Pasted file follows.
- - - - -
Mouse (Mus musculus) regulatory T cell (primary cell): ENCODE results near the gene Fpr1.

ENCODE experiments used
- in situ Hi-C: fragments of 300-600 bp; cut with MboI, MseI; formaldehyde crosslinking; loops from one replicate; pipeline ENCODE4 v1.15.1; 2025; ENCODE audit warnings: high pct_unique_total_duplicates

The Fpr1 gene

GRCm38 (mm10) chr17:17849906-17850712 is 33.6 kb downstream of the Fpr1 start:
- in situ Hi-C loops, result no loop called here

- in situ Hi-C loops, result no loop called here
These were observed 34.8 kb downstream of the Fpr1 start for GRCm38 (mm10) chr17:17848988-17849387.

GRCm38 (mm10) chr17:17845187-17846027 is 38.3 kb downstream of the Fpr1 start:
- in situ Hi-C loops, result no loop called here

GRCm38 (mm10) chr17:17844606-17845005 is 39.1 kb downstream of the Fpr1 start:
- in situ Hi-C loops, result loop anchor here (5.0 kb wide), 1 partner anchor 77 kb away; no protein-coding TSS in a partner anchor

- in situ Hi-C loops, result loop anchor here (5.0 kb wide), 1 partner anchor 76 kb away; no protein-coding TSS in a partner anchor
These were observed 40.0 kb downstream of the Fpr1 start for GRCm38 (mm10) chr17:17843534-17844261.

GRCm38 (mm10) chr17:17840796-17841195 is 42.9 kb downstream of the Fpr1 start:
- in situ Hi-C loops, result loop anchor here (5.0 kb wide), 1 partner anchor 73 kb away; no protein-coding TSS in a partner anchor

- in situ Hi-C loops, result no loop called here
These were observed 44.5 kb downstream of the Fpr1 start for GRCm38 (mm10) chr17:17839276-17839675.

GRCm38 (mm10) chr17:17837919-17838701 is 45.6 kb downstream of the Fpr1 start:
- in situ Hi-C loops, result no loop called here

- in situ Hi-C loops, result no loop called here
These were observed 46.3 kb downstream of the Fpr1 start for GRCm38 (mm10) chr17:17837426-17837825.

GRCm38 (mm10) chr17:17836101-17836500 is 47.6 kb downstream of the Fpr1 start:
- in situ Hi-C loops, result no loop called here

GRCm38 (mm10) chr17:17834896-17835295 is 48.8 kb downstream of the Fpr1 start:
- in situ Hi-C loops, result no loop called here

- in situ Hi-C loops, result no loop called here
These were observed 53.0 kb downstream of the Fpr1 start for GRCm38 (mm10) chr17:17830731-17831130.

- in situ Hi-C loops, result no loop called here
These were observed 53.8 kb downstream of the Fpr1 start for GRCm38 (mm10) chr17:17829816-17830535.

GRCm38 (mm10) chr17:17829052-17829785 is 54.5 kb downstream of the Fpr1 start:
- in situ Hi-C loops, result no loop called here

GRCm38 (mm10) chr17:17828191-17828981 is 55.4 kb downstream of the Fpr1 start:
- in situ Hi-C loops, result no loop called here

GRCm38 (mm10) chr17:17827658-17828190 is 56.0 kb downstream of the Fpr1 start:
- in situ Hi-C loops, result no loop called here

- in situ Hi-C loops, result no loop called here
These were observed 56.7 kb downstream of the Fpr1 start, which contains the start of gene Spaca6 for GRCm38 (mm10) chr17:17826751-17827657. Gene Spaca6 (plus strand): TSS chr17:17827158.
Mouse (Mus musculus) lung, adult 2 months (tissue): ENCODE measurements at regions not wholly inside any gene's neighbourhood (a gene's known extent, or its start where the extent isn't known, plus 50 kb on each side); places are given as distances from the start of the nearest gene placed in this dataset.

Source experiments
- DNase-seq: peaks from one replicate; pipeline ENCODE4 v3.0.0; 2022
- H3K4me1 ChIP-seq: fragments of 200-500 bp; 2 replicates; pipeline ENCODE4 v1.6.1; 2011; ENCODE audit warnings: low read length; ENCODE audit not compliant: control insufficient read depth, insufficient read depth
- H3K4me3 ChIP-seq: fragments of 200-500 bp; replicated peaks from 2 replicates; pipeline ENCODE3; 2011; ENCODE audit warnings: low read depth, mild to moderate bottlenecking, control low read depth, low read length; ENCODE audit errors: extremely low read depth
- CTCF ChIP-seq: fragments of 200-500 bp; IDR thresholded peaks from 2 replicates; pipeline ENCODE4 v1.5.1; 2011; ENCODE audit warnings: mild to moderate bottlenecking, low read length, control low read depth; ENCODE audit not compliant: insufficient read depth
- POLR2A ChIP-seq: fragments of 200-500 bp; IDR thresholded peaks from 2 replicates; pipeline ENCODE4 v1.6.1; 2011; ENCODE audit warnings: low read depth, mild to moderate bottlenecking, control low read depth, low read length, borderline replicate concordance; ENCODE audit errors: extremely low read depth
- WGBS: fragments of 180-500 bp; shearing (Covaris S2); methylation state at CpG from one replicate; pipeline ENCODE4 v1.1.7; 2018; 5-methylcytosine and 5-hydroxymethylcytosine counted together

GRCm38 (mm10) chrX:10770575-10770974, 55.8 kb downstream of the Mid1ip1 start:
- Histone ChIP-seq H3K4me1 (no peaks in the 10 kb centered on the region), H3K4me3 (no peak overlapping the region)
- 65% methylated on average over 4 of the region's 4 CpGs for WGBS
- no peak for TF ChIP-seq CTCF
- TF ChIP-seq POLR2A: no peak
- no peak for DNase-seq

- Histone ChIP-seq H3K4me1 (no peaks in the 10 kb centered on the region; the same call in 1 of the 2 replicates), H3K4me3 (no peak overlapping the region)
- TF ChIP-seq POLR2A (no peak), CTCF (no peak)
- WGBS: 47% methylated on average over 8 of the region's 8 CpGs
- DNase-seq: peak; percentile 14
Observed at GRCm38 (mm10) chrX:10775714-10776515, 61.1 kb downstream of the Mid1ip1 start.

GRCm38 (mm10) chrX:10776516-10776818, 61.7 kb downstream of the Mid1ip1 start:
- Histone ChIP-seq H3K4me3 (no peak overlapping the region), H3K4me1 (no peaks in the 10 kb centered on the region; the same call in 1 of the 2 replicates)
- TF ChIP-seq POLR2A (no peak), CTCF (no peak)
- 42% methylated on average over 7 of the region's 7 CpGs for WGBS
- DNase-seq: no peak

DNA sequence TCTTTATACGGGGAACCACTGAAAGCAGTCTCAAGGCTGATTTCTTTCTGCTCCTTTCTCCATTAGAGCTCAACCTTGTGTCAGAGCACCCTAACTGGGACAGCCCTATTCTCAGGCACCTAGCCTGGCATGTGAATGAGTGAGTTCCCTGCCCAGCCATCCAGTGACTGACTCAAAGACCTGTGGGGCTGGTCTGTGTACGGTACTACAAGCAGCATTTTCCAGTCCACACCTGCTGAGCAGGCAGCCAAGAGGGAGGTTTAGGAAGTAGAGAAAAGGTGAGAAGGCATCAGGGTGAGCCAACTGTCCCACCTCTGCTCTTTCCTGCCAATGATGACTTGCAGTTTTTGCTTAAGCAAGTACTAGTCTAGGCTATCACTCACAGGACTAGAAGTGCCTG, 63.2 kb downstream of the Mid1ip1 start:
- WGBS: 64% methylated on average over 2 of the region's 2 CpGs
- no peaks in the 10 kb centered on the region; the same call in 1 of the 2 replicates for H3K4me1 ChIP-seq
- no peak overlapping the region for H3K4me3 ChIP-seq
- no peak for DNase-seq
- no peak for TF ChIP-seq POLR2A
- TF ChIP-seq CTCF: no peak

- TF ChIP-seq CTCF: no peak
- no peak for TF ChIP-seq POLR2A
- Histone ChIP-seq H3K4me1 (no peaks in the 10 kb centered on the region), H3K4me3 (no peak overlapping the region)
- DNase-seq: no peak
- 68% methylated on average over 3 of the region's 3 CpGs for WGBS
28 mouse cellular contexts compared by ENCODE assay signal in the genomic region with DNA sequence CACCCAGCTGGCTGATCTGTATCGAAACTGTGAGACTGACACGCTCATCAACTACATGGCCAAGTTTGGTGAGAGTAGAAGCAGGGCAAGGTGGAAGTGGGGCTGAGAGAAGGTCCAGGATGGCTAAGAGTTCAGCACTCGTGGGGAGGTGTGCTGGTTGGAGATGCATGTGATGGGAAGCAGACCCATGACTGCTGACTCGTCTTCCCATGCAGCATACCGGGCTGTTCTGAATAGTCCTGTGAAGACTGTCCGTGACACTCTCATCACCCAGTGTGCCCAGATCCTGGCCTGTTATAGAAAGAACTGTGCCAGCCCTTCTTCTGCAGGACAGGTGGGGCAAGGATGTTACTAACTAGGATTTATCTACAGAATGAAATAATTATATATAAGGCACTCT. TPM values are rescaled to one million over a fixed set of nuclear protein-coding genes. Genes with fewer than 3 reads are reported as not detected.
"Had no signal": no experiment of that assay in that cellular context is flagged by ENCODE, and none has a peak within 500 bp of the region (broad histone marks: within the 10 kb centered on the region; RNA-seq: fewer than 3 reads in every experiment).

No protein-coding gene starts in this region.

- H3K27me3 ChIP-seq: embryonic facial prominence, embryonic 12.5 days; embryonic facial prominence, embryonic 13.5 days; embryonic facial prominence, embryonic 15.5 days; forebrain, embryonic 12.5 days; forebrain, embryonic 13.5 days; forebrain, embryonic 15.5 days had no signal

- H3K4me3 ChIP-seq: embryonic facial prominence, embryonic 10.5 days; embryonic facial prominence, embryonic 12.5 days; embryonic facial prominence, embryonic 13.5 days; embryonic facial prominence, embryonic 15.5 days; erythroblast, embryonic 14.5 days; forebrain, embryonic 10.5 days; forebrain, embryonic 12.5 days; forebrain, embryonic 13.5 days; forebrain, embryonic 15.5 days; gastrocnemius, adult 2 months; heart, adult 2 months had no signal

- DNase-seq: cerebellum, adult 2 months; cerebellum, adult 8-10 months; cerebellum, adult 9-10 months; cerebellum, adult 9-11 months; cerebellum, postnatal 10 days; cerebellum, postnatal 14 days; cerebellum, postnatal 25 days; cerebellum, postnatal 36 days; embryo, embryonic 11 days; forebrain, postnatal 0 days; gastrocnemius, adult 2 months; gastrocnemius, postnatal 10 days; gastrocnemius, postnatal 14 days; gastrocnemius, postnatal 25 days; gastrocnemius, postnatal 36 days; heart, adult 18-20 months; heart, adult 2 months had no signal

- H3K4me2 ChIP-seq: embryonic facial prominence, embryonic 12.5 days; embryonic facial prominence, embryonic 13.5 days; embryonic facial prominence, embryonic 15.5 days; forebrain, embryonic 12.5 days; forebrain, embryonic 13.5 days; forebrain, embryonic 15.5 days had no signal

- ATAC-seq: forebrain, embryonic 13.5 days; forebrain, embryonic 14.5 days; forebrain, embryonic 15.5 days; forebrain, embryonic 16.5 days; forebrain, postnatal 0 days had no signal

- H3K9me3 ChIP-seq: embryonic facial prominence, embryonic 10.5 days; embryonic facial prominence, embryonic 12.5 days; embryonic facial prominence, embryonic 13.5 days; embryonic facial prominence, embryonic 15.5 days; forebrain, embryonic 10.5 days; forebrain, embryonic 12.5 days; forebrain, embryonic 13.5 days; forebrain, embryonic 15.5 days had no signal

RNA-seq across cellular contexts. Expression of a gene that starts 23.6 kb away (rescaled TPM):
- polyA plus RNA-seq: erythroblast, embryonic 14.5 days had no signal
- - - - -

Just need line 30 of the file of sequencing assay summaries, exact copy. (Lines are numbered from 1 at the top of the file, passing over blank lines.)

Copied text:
These were observed 53.8 kb downstream of the Fpr1 start for GRCm38 (mm10) chr17:17829816-17830535.